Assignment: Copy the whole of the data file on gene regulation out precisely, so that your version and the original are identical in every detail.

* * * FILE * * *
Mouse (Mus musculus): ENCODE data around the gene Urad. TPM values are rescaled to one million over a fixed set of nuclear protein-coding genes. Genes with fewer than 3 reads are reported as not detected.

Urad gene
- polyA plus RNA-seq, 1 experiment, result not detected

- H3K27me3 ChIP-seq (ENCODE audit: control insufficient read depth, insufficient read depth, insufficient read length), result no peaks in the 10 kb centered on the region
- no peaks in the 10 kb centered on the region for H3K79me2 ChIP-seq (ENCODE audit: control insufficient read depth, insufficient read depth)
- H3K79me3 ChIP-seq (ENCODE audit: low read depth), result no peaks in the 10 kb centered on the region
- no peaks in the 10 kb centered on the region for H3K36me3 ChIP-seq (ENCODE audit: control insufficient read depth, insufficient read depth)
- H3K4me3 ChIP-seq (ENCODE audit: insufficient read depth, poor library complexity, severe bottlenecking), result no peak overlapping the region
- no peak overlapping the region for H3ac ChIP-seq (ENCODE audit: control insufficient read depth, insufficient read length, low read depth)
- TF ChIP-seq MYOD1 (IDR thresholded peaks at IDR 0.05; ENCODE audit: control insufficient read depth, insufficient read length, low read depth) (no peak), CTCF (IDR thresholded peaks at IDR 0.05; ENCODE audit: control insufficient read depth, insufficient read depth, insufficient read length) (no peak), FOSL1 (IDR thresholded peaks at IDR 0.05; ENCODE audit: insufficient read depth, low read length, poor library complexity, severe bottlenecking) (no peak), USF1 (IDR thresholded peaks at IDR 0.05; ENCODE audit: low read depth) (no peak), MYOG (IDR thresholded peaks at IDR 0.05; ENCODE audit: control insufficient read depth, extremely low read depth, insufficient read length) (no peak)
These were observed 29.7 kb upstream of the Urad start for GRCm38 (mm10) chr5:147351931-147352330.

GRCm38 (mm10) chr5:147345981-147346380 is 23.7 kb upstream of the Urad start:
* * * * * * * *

Mouse (Mus musculus): ENCODE data around the gene Urad. TPM values are rescaled to one million over a fixed set of nuclear protein-coding genes. Genes with fewer than 3 reads are reported as not detected.

Urad gene
- polyA plus RNA-seq, 1 experiment, result not detected

- H3K27me3 ChIP-seq (ENCODE audit: control insufficient read depth, insufficient read depth, insufficient read length), result no peaks in the 10 kb centered on the region
- no peaks in the 10 kb centered on the region for H3K79me2 ChIP-seq (ENCODE audit: control insufficient read depth, insufficient read depth)
- H3K79me3 ChIP-seq (ENCODE audit: low read depth), result no peaks in the 10 kb centered on the region
- no peaks in the 10 kb centered on the region for H3K36me3 ChIP-seq (ENCODE audit: control insufficient read depth, insufficient read depth)
- H3K4me3 ChIP-seq (ENCODE audit: insufficient read depth, poor library complexity, severe bottlenecking), result no peak overlapping the region
- no peak overlapping the region for H3ac ChIP-seq (ENCODE audit: control insufficient read depth, insufficient read length, low read depth)
- TF ChIP-seq MYOD1 (IDR thresholded peaks at IDR 0.05; ENCODE audit: control insufficient read depth, insufficient read length, low read depth) (no peak), CTCF (IDR thresholded peaks at IDR 0.05; ENCODE audit: control insufficient read depth, insufficient read depth, insufficient read length) (no peak), FOSL1 (IDR thresholded peaks at IDR 0.05; ENCODE audit: insufficient read depth, low read length, poor library complexity, severe bottlenecking) (no peak), USF1 (IDR thresholded peaks at IDR 0.05; ENCODE audit: low read depth) (no peak), MYOG (IDR thresholded peaks at IDR 0.05; ENCODE audit: control insufficient read depth, extremely low read depth, insufficient read length) (no peak)
These were observed 29.7 kb upstream of the Urad start for GRCm38 (mm10) chr5:147351931-147352330.

GRCm38 (mm10) chr5:147345981-147346380 is 23.7 kb upstream of the Urad start: